Jay Meehan: Block n Tackle, Ernie and Defa’s
"Old friends, they shine like diamonds!"
~ Guy Clark
As a fly on the wall at the final rehearsal of the original "Block and Tackle" band as they prepared for this weekend’s gigs up at Defa’s, gazing into the rearview mirror just came naturally. Having first formed 30 years ago as an impromptu weekend act at the Beaver Creek Inn, who knew these honky-tonk angels would become such a large part of our cultural fabric?
The skin enveloping our town felt less sterile back then. More textured. Less ceramic, as it were. All of the dust had yet to be swept away and a few of the floors still creaked. Its quaintness, however, was relative. Time was very much in flux.
When they were invited to play the Sturgis Motorcycle Rally, we all thought that was a pretty big deal. But nothing really prepared us for their longtime association with local "happening" impresario Ernie "the Breadman" Scow. Ernie’s demo-derbys, rodeos, and "Sunday Service" gatherings at his property out on Rasmussen Road set the standard.
A standard, as it turned out, that Summit County couldn’t live with. Counter-cultural residuals, I suppose, played a part. And lack of facilities and parking issues and loud, loud music (yup!). The game was afoot! With the county breathing down their neck, where would Ernie and his flock next take their act?
Why, up the North Fork of the Duchesne, not far from where it emerges from the South Slope of the High Uintas Wilderness. Defa’s Dude Ranch! That’s where! There would have to be some downsizing, of course. Maybe an annual weekend powwow where the faithful rent all the cabins, haul up campers, and pitch tents.
The biggest draw of all, of course, would be dancing the nights away to Block n Tackle in the Saloon, not to mention Saturday’s huge recovery potluck at the Pavilion. Not that hiking into Granddaddy Basin from the Grandview Trailhead isn’t about as cool as it gets. There’s just something about the border-crossing feeling at the end of the road on the cusp of wilderness.
As most all are aware, we lost Ernie about a decade or so back. The organizational chores were then picked up by Block n Tackle’s extended family, including its offshoot band, the Barfly Wranglers. With that in mind, this weekend’s 24th annual Ernie’s Powwow at Defa’s will feature a couple of rather poignant sidebars.
The first being that, more than likely, this gathering will mark the end of the run at Defa’s that Ernie and Block n Tackle began back in the day. And secondly, as they mark the 30th anniversary of their founding, it will also be the band’s final gig.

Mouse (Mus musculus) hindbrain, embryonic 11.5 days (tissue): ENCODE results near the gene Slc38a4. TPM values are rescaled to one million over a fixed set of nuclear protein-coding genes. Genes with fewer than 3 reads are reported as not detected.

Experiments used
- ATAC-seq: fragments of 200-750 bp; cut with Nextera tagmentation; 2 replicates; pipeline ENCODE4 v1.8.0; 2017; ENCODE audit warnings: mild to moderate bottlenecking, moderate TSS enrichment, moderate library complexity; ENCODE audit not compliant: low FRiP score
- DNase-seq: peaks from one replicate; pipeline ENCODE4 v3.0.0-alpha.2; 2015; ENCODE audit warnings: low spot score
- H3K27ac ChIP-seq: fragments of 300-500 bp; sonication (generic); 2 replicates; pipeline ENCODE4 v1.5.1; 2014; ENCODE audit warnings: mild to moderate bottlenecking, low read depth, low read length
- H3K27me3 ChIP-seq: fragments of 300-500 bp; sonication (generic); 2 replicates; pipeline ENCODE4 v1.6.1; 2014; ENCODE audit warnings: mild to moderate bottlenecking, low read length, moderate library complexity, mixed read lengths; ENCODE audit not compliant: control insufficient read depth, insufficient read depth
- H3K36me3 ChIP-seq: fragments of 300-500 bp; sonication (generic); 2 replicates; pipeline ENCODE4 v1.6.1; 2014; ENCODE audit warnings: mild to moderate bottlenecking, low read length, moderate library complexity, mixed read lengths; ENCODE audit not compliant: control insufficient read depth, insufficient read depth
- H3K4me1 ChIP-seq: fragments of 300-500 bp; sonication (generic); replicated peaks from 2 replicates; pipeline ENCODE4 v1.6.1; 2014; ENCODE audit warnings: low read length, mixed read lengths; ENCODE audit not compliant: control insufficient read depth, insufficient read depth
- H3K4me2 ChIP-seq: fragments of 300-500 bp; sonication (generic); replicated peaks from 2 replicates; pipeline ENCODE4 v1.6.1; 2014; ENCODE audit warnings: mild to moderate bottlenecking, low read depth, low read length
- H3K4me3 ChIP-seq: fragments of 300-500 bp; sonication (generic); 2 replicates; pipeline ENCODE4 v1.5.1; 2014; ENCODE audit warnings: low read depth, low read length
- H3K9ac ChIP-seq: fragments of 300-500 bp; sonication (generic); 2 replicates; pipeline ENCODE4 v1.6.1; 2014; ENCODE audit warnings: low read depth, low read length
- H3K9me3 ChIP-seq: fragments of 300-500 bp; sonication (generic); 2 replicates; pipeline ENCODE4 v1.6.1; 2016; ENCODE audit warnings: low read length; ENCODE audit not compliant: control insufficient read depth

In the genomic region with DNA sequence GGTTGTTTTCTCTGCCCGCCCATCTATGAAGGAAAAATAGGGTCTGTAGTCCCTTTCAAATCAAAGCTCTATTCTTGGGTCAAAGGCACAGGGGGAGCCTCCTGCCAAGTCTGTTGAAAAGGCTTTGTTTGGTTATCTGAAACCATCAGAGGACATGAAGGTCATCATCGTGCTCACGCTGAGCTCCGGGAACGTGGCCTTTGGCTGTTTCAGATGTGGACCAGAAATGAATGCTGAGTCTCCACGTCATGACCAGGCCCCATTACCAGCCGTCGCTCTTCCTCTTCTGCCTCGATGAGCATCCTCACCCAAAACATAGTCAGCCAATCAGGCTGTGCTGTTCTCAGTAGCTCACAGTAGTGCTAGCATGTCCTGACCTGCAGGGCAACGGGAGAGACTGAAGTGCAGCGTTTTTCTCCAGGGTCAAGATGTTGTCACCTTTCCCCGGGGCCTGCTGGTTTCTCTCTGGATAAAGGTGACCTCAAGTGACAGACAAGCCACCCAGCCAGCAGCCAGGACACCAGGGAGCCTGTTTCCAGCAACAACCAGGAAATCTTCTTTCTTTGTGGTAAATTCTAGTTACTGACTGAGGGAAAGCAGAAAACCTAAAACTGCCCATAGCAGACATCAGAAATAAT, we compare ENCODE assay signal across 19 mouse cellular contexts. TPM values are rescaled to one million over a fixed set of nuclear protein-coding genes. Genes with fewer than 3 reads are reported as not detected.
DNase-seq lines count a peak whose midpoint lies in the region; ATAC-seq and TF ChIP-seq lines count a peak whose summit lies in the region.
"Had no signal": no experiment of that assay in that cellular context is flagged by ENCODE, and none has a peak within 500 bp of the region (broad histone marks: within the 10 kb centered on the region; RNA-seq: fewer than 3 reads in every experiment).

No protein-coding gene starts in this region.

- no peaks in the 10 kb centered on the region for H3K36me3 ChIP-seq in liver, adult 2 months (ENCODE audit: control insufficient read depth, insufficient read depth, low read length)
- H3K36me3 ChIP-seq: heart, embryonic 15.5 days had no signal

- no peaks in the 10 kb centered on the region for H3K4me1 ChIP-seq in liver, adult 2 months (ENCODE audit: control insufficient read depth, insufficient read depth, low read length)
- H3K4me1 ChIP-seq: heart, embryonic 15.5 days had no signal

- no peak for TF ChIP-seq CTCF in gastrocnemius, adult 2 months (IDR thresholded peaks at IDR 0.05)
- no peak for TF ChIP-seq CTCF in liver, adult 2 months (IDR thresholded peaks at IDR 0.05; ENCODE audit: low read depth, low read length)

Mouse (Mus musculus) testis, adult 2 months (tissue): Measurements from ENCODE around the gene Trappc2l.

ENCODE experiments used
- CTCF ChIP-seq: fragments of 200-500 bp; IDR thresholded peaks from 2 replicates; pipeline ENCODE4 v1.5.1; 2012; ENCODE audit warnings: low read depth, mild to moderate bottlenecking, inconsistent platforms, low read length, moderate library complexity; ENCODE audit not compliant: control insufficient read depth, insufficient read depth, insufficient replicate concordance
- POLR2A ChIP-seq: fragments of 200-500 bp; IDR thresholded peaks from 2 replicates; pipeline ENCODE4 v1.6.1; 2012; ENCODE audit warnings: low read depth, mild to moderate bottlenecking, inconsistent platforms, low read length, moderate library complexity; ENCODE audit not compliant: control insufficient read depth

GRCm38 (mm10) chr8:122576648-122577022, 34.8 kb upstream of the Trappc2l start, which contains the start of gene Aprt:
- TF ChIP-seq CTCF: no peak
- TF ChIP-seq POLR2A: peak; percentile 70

The fact that the original five members haven’t gotten together much over the past 15 years doesn’t make the news any easier to digest, although side projects and offshoots no doubt will sprout up as time goes on. But that is not to say that this weekend won’t signify the end of an era.
What a gas it was to be in the band’s presence as they deconstructed and reassembled as many of their old tunes and arrangements as they could pull out of their collective hats.
It’s the lineup, of course, and the times they have shared. "Buffalo Joe" Jeffs and Tommy Martinez and Mark Jolley and Scott Larsen and Don Elliott bonding together once again to pay tribute to their musical pasts and the epic traditions of Ernie Scow. Holy Cow!
The North Fork of the Duchesne has been a special place over the years for many of us who fell under Ernie’s spell. It’s where we have chosen to scatter ashes of friends who, for the most part, passed too soon. And it’s where we have returned year after year to support the musical traditions of Block n Tackle and the Barfly Wranglers.
And now, as Ernie’s Powwows at Defa’s come to a close, how cool and proper and fitting it is that the original Block n Tackle band reunites to pay tribute to what has been a great run by a great bunch of friends. Twenty-four years in the wink of a breadman’s eye.
Late autumn at elevation lends itself to reverie. The colors are out and maybe even the Aspen grove "heart" might be flaunting its wares. Whatever we find, it promises to be a beautiful weekend in the woods. Over the years, we’ve learned how to do it. We’ve honed our chops and the dance floor’s waiting. Thanks to Geno Defa! Thanks to Ernie Scow! And thanks to the Block n Tackle band! You’ve all taught us well!
Jay Meehan is a culture junkie and has been an observer, participant, and chronicler of the Park City and Wasatch County social scenes for more than 40 years.
A group of Old Town residents say in a letter to the editor that Park City is better off leaving land on Marsac Avenue as open space than developing it into affordable housing.